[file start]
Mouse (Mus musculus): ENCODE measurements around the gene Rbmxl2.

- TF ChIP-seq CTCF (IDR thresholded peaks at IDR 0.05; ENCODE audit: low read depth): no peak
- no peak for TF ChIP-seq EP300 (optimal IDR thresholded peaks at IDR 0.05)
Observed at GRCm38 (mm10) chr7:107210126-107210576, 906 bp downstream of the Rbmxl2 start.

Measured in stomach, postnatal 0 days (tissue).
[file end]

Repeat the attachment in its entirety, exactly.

Mouse (Mus musculus): ENCODE measurements around the gene Rbmxl2.

- TF ChIP-seq CTCF (IDR thresholded peaks at IDR 0.05; ENCODE audit: low read depth): no peak
- no peak for TF ChIP-seq EP300 (optimal IDR thresholded peaks at IDR 0.05)
Observed at GRCm38 (mm10) chr7:107210126-107210576, 906 bp downstream of the Rbmxl2 start.

Measured in stomach, postnatal 0 days (tissue).